Ely Portillo

UNC Charlotte Urban Institute
Assistant Director of Outreach & Strategic Partnerships


  • ui.uncc.edu
    Aug 26, 2020
    “We cannot do this individually. If we try to attack these problems in our own lanes only, we will only succeed at failing.” “Everything we embark on needs an intergovernmental framework and strategy to move forward.” “We truly are breaking down silos that exist in government.” That’s City Council members Tariq Bokhari, Braxton Winston and Matt Newton speaking Tuesday at a joint meeting with Mecklenburg County commission members to talk about a shared strategy on transportation. The consensus was clear: We need more cooperation and joint planning to craft solutions to the region’s growing congestion. 
  • ui.uncc.edu
    Aug 25, 2020
    In another swipe against the old “Charlotte has no history” trope, the Charlotte Museum of History named winners of the second annual Charlotte Preservation Awards last week, including renovated houses, restored commercial buildings and an original town jail. “We were proud to keep the...
  • ui.uncc.edu
    Aug 13, 2020
    The viral outbreak and ensuing lockdowns caused transit ridership numbers to plummet nationwide as millions of people stayed home or avoided trains and buses if they had to go somewhere. The Centers for Disease Control even recommended people drive solo as they return to work, shunning densely packed transit lines in favor of their own automobile bubble. Charlotte was no different: The Charlotte Area Transit System’s (CATS) ridership fell almost 65% in May (compared to the year before) at the height of the lockdown.
  • ui.uncc.edu
    Aug 04, 2020
    A shiny new skyline, a “New South” city, 150,000 new residents since in the last decade — however people describe Charlotte, the word “new” always seems to be one of the first on their tongues. That’s to be expected in a fast-growing city like Charlotte. But it’s also part of the reason Charlotte has a reputation for being a city with little regard for its history, always distracted by the quest for the next big thing (NBA! NFL! Light rail! New banks! NASCAR Hall of Fame! Whitewater Center!), and all too ready to make room for the new by tearing down the old.
  • ui.uncc.edu
    Jul 29, 2020
    With plans for the 26-mile Silver Line light rail, possible Blue Line extensions, the Gold Line streetcar and more moving forward, there’s a looming question in Charlotte: How will we pay for all of this?
  • ui.uncc.edu
    Jul 23, 2020
    With the coronavirus crisis in its fifth month, Charlotte planning director Taiwo Jaiyeoba has noticed something odd: Despite massive disruptions, his staff is actually completing some work more quickly. Plan reviews are faster. Advisory committees now meeting virtually are seeing 100% attendance. And developers have asked if they can continue to have the option of virtual meetings to go over their proposals with staff once the crisis ends.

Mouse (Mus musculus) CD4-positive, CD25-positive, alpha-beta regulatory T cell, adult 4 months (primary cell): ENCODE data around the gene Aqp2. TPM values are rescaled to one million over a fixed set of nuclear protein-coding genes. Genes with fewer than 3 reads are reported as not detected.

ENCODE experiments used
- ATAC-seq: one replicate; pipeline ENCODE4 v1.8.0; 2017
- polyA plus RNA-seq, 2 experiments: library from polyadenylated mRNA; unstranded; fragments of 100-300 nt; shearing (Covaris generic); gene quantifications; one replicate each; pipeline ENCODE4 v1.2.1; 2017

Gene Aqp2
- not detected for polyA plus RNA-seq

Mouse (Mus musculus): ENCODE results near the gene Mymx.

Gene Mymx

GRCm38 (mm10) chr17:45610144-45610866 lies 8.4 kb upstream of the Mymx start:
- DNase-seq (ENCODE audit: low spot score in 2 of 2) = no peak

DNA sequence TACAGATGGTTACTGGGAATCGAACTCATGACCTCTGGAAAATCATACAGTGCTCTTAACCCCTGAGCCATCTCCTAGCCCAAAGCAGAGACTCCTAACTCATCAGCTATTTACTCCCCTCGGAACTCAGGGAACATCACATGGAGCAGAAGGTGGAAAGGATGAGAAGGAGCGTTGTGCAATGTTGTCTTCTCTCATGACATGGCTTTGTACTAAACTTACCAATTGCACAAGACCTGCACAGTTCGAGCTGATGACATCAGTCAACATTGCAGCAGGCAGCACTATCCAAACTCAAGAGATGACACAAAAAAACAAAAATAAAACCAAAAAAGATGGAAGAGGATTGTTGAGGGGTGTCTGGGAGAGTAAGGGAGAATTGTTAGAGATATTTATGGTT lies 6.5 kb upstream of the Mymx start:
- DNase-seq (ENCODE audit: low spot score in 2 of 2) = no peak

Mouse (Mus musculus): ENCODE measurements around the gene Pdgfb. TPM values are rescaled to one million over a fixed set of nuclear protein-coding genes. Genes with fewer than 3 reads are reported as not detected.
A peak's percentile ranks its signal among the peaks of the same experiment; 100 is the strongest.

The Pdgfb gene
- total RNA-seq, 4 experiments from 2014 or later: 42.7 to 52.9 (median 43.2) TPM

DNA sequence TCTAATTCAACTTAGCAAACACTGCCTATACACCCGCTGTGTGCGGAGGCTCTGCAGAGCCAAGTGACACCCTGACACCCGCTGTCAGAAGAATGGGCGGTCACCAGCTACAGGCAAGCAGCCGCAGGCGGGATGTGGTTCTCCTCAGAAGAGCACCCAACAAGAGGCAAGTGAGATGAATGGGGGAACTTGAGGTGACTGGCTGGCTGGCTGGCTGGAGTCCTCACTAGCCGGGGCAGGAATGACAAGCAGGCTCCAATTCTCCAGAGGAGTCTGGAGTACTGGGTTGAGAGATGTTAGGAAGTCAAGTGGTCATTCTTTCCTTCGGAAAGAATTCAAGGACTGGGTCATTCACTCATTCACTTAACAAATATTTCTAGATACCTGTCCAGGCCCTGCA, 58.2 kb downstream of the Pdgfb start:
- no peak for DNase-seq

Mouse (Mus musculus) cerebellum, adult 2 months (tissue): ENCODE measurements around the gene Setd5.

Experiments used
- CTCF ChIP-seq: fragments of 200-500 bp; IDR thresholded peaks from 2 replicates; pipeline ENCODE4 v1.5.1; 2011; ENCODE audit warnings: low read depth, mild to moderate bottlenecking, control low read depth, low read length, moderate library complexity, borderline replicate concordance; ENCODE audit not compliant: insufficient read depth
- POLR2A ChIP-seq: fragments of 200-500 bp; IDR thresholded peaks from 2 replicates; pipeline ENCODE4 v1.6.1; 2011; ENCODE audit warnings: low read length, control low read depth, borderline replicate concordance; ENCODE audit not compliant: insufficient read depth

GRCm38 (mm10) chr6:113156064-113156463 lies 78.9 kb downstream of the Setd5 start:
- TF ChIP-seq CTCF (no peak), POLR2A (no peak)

• ui.uncc.edu
    Jul 13, 2020
    Charlotte is losing over three football fields a day worth of trees. That’s the sobering conclusion of a study by the University of Vermont in collaboration with TreesCharlotte, detailing how development, age, storms and other factors have cut down Charlotte’s tree coverage. The percentage of Charlotte covered by tree canopy fell from 49% to 45% of the city between 2012 and 2018.
  • ui.uncc.edu
    Jun 30, 2020
    The coronavirus pandemic has slowed some of the region’s planning efforts and stopped public meetings, but the virus hasn’t stopped Charlotte’s rapid growth. And in a city that’s added more than 150,000 new residents in the past decade, the effects of that growth are visible everywhere from the rising skyline to ever-more-clogged highways. That’s one reason so many new plans — covering everything from transit to zoning to parks to greenways — are underway right now in the Charlotte region. Amidst all that change, here are three ideas that might shake up how Charlotte plans for its future and what that future looks like.
  • ui.uncc.edu
    Jun 23, 2020
    A new “Central Park” for Charlotte. A Tryon Street that prioritizes pedestrians over cars. A new neighborhood built around the Carolina Panthers’ stadium, and the burial — or even total elimination — of I-277. These are some of the big ideas planners are batting around as they work on the new Center City Vision Plan, meant to guide development in uptown and the surrounding neighborhoods for the next two decades.
  • ui.uncc.edu
    Jun 17, 2020
    As a post-World War II, Sunbelt city that grew up in the age of the automobile, a car has long been pretty much a prerequisite for a comfortable and convenient life in Charlotte. Despite the completion of the Blue Line light rail, added miles of greenways and bike lanes, and new options like fleets of shared electric scooters, Charlotte is still a city where more than eight out of 10 people drive to work alone. For most of us, a trip to the grocery store, picking up kids from swim practice and going to a doctor’s appointment require a car.